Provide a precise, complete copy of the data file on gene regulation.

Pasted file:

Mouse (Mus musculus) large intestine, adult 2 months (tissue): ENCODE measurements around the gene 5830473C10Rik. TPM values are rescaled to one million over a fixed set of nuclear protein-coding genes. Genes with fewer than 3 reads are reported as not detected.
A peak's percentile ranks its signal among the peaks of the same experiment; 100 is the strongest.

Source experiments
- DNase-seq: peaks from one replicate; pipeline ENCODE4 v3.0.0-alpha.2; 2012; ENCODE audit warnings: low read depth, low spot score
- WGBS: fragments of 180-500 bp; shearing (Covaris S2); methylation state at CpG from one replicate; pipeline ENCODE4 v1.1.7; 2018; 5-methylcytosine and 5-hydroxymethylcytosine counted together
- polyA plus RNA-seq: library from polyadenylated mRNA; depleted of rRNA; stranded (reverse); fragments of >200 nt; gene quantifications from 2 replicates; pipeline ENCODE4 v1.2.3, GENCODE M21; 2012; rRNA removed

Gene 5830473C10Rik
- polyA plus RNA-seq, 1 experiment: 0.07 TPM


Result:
Mouse (Mus musculus) large intestine, adult 2 months (tissue): ENCODE measurements around the gene 5830473C10Rik. TPM values are rescaled to one million over a fixed set of nuclear protein-coding genes. Genes with fewer than 3 reads are reported as not detected.
A peak's percentile ranks its signal among the peaks of the same experiment; 100 is the strongest.

Source experiments
- DNase-seq: peaks from one replicate; pipeline ENCODE4 v3.0.0-alpha.2; 2012; ENCODE audit warnings: low read depth, low spot score
- WGBS: fragments of 180-500 bp; shearing (Covaris S2); methylation state at CpG from one replicate; pipeline ENCODE4 v1.1.7; 2018; 5-methylcytosine and 5-hydroxymethylcytosine counted together
- polyA plus RNA-seq: library from polyadenylated mRNA; depleted of rRNA; stranded (reverse); fragments of >200 nt; gene quantifications from 2 replicates; pipeline ENCODE4 v1.2.3, GENCODE M21; 2012; rRNA removed

Gene 5830473C10Rik
- polyA plus RNA-seq, 1 experiment: 0.07 TPM